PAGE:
Obama: Diplomatic window for Iran is 'closing'

US president reiterates position on Tehran's nuclear issue after talks with Erdogan on eve of nuclear summit in Seoul.

Obama at South Korea DMZ 370 (photo credit: REUTERS/Larry Downing)
Obama at South Korea DMZ 370
(photo credit: REUTERS/Larry Downing)
Time is running short to resolve the Iranian nuclear standoff through diplomatic means, US President Barack Obama said on Sunday.
Obama reiterated his position on Iran after talks with Turkish Prime Minister Recep Tayyip Erdogan on the eve of a nuclear security summit in Seoul.
“I believe there is a window of time to solve this diplomatically but that window is closing,” Obama told reporters.
Erdogan spoke to Obama of his visit to Iran planned for later this month and said he would talk to Iranian leaders about the violence in Syria, an ally of Tehran, a senior US official said.
Iran and North Korea are not on the guest list or the agenda for the Seoul summit, but their nuclear standoffs with the West are dominating talks on the sidelines of the conference that is ostensibly focused on preventing nuclear terrorism.
Obama has spearheaded international efforts to isolate Tehran, which include several rounds of sanctions, but it has remained defiant on its nuclear program, despite showing an openness to possibly resuming long-suspended talks with world powers.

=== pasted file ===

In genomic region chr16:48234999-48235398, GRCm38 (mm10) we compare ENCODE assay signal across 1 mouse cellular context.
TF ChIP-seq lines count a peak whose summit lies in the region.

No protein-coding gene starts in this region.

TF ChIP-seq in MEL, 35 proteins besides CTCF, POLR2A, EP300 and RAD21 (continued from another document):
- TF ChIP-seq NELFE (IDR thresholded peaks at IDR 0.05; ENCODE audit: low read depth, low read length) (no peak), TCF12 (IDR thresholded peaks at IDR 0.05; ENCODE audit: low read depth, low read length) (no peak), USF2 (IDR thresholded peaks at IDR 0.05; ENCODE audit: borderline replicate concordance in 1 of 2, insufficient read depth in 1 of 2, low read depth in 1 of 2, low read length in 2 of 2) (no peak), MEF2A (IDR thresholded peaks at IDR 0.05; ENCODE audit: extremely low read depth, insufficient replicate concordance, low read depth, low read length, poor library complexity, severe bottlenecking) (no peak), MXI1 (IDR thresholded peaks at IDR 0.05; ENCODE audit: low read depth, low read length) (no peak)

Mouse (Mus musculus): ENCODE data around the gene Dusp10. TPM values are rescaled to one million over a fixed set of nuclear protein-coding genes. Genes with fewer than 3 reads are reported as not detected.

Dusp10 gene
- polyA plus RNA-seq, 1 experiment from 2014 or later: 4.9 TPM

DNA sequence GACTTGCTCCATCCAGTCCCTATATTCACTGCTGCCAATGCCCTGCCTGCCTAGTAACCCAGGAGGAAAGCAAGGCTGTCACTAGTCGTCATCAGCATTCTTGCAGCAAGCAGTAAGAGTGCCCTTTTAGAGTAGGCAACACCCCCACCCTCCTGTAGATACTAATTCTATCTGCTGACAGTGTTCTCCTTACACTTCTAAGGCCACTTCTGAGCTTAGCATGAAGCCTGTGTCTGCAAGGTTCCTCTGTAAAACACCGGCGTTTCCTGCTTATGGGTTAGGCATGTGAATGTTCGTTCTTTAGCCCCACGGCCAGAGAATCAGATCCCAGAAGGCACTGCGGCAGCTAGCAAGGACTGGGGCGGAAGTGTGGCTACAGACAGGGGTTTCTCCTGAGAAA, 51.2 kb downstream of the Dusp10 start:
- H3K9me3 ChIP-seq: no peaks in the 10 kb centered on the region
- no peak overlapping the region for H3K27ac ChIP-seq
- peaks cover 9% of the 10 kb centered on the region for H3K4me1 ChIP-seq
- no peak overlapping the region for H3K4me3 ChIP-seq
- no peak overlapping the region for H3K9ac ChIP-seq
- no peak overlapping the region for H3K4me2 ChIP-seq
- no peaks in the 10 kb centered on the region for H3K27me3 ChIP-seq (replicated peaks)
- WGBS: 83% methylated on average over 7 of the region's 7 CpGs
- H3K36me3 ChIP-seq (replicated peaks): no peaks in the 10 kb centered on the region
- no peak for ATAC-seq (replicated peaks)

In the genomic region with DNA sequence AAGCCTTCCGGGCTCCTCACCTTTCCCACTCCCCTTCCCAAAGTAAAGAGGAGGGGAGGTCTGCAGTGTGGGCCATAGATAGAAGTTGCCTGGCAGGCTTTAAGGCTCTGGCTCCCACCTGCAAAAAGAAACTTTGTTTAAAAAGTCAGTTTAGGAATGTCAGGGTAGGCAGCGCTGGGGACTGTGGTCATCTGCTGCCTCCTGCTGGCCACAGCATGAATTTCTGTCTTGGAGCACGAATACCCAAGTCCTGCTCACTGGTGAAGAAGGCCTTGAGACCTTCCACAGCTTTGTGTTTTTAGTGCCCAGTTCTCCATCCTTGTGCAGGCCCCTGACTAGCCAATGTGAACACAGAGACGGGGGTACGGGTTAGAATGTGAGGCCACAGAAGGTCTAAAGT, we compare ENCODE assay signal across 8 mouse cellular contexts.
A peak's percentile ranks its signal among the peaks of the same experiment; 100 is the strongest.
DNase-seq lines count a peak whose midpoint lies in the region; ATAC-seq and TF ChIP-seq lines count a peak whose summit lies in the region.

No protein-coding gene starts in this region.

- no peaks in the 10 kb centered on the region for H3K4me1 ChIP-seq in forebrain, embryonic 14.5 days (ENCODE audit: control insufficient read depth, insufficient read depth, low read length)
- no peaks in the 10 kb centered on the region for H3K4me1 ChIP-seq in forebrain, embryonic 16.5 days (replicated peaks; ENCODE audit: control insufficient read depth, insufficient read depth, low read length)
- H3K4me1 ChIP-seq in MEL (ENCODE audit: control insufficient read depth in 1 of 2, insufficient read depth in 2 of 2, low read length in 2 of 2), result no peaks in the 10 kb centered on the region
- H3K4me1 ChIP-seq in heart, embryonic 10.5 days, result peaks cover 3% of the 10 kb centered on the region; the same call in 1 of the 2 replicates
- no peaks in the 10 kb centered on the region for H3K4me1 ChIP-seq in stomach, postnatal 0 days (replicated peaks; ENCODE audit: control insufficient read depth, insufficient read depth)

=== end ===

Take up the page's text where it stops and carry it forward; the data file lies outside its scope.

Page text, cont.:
Israel has made clear what it thinks the outcome of talks should be, with Intelligence Affairs Minister Dan Meridor saying on Saturday the goal of the talks should be that Iran stop enriching uranium; remove all uranium enriched over 3.5 percent; and agree to tight supervision.
Meridor – along with Shaul Chorev, head of Israel’s Atomic Energy Commission – will represent the country at the summit, and will certainly pass on those expectations to his interlocutors.
Meridor represented Israel at the first Nuclear Security Summit in Washington in 2010, a summit that Prime Minister Binyamin Netanyahu did not attend because of concerns that the Arab countries intended to turn Israel and its reported nuclear capabilities into the focus of the summit.
This time, because Egypt, Libya and Syria are otherwise preoccupied, those same concerns do not exist. Nevertheless, Meridor was dispatched – according to David Danieli, deputy director of the IAEC – because he attended the last meeting, understands the material, and his participation will ensure “continuity.”
Israel, Danieli said, was involved in the preparatory meetings for the Seoul summit, and one of its goals at the meeting is to promote cooperation with other countries and organizations on issues relating to keeping nuclear material from falling into the hands of terrorists.
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